Created to honor Phyllis Lyon, 1924-2020, and Del Martin, 1921-2008—activists, pathfinders, and OLOC affiliates (formerly called members)—the $500 Award will be presented to a Lesbian 70 years or older whose life and work have impacted and will continue to impact the lives of Old Lesbians.
Del and Phyllis were out, proud, and unapologetic when few were. They forged an enduring image that continues to inspire generations of Lesbians around the globe. In 1955, with others, they co-founded The Daughters of Bilitis, the first US Lesbian organization, and they also published the groundbreaking monthly newsletter, The Ladder, the first nationally-distributed Lesbian publication. In 1972, they co-wrote the equally groundbreaking book Lesbian/Woman. Their writing and tireless activism on behalf of women earned much praise, many awards, and an invitation to the White House, and drew upon the great strengths of Lesbian tradition, advancing our visibility and pride and carrying that heritage forward.
In April 2020, following Phyllis’s death, the Award was renamed from the Del Martin Old Lesbian Pride Award to the Martin-Lyon Old Lesbian Pride Award to reflect the fact that their work was done together as partners.
Elana Dykewomon, 1949, changed her name to Dykewomon at age 24 to serve as a beacon to all who would need to find their way, following the publication of her first novel, Riverfinger Women. Her groundbreaking novel, which related the reality of life for Lesbians in the 1960s and 1970s, was given (among others) the Lee Lynch Classic Award by the Golden Crown Literary Society in 2018.
Elana’s other highly lauded novel, Beyond the Pale, presents a complex and proud story of Jewish immigrants and Lesbians in an even earlier part of the 20th Century. It’s an unforgettable narrative that is deeply imbedded in Lesbian (American) history. All of her writing—poetry, fiction, and essays—expertly explores the significance of Lesbian life.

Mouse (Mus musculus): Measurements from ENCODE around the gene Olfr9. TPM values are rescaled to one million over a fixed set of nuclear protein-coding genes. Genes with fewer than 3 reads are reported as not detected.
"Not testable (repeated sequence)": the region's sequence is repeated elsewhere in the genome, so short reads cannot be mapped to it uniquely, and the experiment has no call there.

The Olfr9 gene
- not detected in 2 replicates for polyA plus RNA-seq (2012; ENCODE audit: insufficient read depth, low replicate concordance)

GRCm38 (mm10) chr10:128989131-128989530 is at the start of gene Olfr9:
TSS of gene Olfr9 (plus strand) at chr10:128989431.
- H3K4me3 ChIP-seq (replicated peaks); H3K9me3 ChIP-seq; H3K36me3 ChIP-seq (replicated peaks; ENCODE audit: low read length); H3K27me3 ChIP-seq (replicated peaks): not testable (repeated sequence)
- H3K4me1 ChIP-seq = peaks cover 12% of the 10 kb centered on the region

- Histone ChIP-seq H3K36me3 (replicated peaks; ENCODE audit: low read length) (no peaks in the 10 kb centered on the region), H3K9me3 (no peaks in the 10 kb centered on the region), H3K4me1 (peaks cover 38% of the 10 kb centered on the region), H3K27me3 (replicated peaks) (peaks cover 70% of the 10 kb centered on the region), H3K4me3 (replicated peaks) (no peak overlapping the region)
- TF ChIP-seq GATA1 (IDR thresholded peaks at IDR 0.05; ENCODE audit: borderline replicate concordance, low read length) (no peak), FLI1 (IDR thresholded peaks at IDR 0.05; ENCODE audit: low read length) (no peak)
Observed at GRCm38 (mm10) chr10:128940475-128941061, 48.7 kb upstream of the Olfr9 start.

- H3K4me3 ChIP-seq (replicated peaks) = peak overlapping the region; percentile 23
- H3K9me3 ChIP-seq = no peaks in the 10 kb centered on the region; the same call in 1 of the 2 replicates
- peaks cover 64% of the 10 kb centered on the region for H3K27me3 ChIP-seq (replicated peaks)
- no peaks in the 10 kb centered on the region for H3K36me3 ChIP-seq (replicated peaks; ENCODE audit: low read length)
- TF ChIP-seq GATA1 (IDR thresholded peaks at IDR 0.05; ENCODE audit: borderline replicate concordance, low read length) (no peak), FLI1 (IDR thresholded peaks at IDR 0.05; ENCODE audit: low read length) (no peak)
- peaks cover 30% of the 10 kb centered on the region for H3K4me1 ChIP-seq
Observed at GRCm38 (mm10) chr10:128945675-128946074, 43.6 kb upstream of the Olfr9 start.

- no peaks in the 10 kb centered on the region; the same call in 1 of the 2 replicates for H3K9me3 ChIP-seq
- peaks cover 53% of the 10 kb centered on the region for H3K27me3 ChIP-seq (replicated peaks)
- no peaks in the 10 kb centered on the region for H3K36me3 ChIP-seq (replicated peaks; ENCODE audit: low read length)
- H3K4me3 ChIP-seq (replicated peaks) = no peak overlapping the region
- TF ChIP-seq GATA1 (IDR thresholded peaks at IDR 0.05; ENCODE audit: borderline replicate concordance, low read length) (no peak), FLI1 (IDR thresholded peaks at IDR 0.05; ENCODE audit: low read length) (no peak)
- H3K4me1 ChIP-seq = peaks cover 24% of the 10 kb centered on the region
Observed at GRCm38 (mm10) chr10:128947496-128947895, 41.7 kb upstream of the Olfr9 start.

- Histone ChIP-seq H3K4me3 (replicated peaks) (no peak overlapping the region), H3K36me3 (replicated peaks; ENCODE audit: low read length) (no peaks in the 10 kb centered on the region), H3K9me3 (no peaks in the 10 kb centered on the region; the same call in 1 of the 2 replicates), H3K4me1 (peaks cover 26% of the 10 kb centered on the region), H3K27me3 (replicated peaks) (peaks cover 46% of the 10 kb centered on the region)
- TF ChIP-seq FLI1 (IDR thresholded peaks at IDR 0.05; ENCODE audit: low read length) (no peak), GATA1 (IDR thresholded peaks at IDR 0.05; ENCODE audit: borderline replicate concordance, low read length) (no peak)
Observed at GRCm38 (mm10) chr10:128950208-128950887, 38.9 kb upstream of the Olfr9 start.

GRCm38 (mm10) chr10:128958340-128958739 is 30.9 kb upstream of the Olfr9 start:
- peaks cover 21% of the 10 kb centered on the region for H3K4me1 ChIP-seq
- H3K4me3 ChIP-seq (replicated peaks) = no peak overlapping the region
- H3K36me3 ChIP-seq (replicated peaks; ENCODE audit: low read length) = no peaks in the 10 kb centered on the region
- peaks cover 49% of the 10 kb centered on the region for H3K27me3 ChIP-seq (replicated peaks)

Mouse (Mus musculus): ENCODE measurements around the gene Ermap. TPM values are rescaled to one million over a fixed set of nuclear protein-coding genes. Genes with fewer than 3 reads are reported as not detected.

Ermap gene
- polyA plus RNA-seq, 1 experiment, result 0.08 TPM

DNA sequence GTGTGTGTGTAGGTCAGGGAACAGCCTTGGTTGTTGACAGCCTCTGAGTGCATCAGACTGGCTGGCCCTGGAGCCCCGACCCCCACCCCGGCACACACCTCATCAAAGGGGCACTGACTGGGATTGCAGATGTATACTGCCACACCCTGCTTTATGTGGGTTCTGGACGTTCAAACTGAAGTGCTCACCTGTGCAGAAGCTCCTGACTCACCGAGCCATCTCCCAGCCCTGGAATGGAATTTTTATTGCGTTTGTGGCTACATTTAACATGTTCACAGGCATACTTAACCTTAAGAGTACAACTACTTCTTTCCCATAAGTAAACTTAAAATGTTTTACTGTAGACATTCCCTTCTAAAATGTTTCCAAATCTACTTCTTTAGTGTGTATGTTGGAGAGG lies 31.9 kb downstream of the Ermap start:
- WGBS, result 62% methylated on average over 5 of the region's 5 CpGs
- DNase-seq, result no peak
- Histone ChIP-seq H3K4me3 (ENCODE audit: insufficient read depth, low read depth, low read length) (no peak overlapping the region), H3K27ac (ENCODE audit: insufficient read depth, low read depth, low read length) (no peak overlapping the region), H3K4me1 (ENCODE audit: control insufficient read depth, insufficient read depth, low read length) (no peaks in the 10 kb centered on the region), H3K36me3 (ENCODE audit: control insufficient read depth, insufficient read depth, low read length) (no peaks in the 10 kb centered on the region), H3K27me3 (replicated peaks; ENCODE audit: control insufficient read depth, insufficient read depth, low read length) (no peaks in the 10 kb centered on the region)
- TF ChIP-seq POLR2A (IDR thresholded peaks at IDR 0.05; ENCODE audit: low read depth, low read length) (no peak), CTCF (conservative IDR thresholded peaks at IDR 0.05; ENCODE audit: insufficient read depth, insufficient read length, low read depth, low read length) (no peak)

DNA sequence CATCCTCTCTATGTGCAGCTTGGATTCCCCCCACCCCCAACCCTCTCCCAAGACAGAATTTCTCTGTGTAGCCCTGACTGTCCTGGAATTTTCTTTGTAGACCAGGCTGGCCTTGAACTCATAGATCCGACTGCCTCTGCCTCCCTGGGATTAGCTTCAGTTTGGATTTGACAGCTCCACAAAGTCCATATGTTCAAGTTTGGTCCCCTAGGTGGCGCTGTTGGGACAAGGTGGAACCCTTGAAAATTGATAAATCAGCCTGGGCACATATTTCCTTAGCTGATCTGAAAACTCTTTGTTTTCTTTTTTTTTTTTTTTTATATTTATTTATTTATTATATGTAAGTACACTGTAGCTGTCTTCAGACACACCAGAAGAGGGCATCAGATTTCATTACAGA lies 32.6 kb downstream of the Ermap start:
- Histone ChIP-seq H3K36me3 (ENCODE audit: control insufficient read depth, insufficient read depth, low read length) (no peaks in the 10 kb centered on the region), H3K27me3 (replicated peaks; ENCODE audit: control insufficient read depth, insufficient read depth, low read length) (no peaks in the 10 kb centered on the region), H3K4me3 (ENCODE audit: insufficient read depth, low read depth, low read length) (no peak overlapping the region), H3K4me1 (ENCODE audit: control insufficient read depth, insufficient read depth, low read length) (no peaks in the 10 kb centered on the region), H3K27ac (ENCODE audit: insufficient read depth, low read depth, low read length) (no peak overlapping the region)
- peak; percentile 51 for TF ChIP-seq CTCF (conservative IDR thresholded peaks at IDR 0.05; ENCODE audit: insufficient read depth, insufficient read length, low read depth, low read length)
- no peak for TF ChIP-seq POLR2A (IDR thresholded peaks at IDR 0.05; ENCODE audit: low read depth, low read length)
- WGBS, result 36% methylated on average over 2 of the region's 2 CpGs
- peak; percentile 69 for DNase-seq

Elana has published innumerable important essays in journals including Common Lives/Lesbian Lives, Tribe of Dina: A Jewish Women’s Anthology, and This Bridge We Call Home. From 1987 to 1995, she edited Sinister Wisdom, the international Lesbian/feminist journal of literature, art, and politics.
Her support of Lesbian projects has been tireless and as varied as the Lesbian–owned Boi Chick Bagels in Oakland, California; Queer Women of Color Media Arts Project and its festival; and the Bay Area Lesbian Archives. She was also a key planner of the 2014 National Gathering in Oakland, California.
Ruth Berman, 1934, and Connie Kurtz, 1936-2018, sued the New York City Board of Education and won health and dental benefits for domestic partners of all New York City employees. They shared their story in the media, including the award-winning documentary Ruthie and Connie: Every Room in the House, The Donohue Show, and Geraldo Rivera. It was the first time many North Americans had seen an out Lesbian couple.
They were very active in Democratic, LGBT, feminist, and #BlackLivesMatter politics, which Ruthie continues to carry on. They facilitated countless consciousness-raising workshops over decades for colleges, women’s groups, NOW, progressive straight groups, and more. Ruthie and Connie started a branch of PFLAG in Florida and served as Co-Chairs of the New York State NOW Lesbian Rights Task Force.
They represented OLOC at the Congressional LGBT Caucus in Washington, DC, in 2016, and starting that same year, the Ruthie and Connie LGBT Elders Law was introduced in the House in Congress. They have received many, many awards for their activism and we are proud to honor them this year.
Carol Anne Douglas, 1946, worked on the editorial collective of the Washington, DC-based feminist news journal off our backs from 1973 to 2008, when the journal ceased publication. During that time, she reviewed more than 200 books and interviewed many exciting feminists.
She participated in Passages, a DC-area-based group that held annual conferences for Lesbians that were focused on visibility for Old Lesbians. She taught feminist and Lesbian theory at the Sojourner Truth Women’s School and other areas in DC as a free class from the early 80s through the early 90s. She also taught feminist theory in the Women’s Studies program at George Washington University from the early 90s until around 2000.
She joined OLOC in 2010 and helped found the DC Area chapter in 2013. She is the chapter’s Coordinator. She has written several Lesbian books, including Love and Politics: Feminist and Lesbian Theories, and the novels Lancelot: Her Story and Lancelot and Guinevere. Her essays have been published in several anthologies, including September 11, 2001: Feminist Perspectives, edited by Susan Hawthorne and Bronwyn Winter, Spinifex Press.